The surviving walls of the castle belong to a 16th-century Ottoman rebuild. On a visit there in 1655 the Ottoman traveller Evliya Çelebi described the extrardinarily opulent lifestyle of Abdal Khan, the ruler of a semi-independent Kurdish province based in Bitlis.

According to Evliya, the Khan’s palace boasted no fewer than 300 rooms while its kitchens were able to serve a visiting entourage of more than 3,000 men. The gardens came in for particular praise as did the bathhouse where rose petals floated in the pool, and the basins came with taps of gold and silver.

Unfortunately, a pleasurable first visit during which he was entertained by a bawdy magician was followed a year later by a second visit during which a combination of deep snow and political in-fighting left him a prisoner in the palace for more than three months before he finally managed to escape to Ahlat.

Of the four other minarets thought to be alluded to in the folk song the oldest is the one standing beside the Ulu Cami in the bustling market, a low-slung Selçuk edifice dating back to 1150.

DSC01348Perhaps Bitlis’ biggest single suprise, though, is the wonderful Şerefiye Cami, a mosque complex dating back to 1529 which was designed as if the Ottomans had never existed and Selçuk architecture was still the height of fashion. Currently undergoing restoration (2011), it boasts a superbly elaborate stalactite portal, several tombs, a soup kitchen, and a seminary all of its own.

The last two of the famous five minarets attached to the Kalealtı and Meydan Camis are of less architectural interest. Nevertheless the search for them will take you deep into the heart of old Bitlis where many of the enormous stone-built mansions dating back to the 19th century were once occupied by Armenians, and where there are several other mosques of minor interest including the picturesque Alemdar Cami, set beside a stream, and the so-called Atatürk Cami where Atatürk paused to pray during a visit in 1916.DSC01362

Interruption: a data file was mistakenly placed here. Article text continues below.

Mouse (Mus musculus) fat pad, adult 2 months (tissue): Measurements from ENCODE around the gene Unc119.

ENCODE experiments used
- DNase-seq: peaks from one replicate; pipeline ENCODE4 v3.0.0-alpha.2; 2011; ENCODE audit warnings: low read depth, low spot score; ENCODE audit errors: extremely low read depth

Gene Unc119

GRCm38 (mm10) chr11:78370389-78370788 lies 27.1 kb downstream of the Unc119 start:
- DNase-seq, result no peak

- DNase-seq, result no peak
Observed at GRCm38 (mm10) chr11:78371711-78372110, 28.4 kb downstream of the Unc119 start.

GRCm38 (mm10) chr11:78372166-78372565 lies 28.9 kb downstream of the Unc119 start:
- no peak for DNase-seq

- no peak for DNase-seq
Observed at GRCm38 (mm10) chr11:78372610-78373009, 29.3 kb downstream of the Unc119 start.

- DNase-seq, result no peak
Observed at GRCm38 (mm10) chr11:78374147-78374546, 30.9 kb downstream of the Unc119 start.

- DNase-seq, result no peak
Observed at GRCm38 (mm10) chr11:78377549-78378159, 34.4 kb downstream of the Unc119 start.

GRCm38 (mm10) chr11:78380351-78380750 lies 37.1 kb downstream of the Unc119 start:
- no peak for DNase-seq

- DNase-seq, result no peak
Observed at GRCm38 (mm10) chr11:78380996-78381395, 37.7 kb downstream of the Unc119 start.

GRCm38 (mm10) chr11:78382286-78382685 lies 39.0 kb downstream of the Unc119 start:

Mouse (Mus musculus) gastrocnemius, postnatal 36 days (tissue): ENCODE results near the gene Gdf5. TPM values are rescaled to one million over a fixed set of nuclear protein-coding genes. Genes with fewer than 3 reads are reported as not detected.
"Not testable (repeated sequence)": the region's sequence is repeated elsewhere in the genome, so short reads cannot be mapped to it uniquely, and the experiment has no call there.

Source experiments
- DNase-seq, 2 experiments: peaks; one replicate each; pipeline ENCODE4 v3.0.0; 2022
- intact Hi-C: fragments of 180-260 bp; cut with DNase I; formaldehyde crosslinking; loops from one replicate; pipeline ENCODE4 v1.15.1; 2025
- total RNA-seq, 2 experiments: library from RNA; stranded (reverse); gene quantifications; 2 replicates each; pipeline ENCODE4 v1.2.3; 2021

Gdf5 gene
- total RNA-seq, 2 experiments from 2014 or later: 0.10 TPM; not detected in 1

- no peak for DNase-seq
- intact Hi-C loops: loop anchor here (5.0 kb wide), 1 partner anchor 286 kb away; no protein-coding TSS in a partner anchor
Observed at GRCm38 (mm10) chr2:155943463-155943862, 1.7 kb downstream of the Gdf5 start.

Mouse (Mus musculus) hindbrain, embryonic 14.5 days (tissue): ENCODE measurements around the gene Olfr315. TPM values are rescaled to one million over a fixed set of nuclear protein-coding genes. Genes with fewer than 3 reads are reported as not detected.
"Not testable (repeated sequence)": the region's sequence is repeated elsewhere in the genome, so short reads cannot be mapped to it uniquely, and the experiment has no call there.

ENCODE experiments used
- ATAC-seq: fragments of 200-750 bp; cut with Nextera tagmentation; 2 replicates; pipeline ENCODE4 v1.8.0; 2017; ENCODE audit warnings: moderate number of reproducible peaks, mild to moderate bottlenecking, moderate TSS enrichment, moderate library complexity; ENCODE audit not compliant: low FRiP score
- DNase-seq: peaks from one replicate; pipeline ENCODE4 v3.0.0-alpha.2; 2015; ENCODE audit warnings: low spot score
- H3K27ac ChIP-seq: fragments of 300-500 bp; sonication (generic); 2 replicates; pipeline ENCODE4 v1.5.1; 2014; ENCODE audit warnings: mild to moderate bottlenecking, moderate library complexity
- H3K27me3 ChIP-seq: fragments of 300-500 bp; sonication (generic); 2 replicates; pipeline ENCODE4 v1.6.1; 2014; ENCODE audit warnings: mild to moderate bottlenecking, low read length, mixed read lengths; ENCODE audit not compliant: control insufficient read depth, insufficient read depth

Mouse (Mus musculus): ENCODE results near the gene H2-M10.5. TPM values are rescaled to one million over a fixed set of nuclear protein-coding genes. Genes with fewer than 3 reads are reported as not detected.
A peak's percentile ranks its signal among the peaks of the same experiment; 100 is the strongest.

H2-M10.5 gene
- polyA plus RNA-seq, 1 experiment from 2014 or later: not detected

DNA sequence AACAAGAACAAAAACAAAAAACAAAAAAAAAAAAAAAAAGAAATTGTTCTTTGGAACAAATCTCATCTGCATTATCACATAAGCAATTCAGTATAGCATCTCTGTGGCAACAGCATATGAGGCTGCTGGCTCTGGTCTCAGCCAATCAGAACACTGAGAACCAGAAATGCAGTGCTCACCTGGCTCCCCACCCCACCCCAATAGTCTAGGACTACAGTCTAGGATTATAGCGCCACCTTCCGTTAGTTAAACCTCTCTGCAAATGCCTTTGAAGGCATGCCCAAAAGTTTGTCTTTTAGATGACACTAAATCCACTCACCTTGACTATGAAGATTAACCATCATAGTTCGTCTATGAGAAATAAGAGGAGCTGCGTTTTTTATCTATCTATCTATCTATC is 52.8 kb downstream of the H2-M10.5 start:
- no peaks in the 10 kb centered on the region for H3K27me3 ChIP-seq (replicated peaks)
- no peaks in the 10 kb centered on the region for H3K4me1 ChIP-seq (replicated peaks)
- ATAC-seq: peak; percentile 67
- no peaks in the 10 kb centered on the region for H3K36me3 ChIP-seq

Wherever you look in Bitlis there are glimpses of the past. The bazaar retains several arched stone gateways that led into what must once have been separate areas divided according to what was on sale - - a rusting sign, for example, just about remembers the old Buğday Pazarı where wheat would once have been sold.

DSC01361Little hump-backed bridges with steps worn almost to nothing trip across a stream full of rubbish. And in the back streets near the Alendar Cami there are several of the Selçuk-style kümbet tombs that can be seen in Ahlat on the northern shore of Lake Van and further west in Central Anatolian towns like Kayseri and Niğde, as well as the Hatibiye Medresesi which serves as an unexpectedly well-stocked tourist information office.

Given its long isolation, it’s not perhaps surprising that Bitlis still feels tremendously authentic. Many of the residents are members of four huge extended families so that everyone seems to know everybody else.DSC01350

And this is one of the best places in Eastern Turkey to sample that great delicacy, the büryan kebab, a pit-baked lamb dish that is served on big flaps of pitta bread, and is at its best early in the morning. Try it at Meşhur Bitlis Büryancısı and you will be able to inspect the pit in which the lamb is cooked complete with the little dish at the bottom that is used to collect the juices.


Most people will probably prefer to stay in Tatvan for a better choice of accommodation.

Dideban Oteli, Bitlis. Tel: 0434-226 2820

Şark Mermer Otel, Bitlis. Tel: 0434-228 1166

Transport info

Minibuses run from Tatvan high street to Bitlis every half-hour.

Day trip destinations


El-Aman Hanı


Read more: http://www.todayszaman.com/news-233235-in-search-of-bitlis-famous-five-minarets.html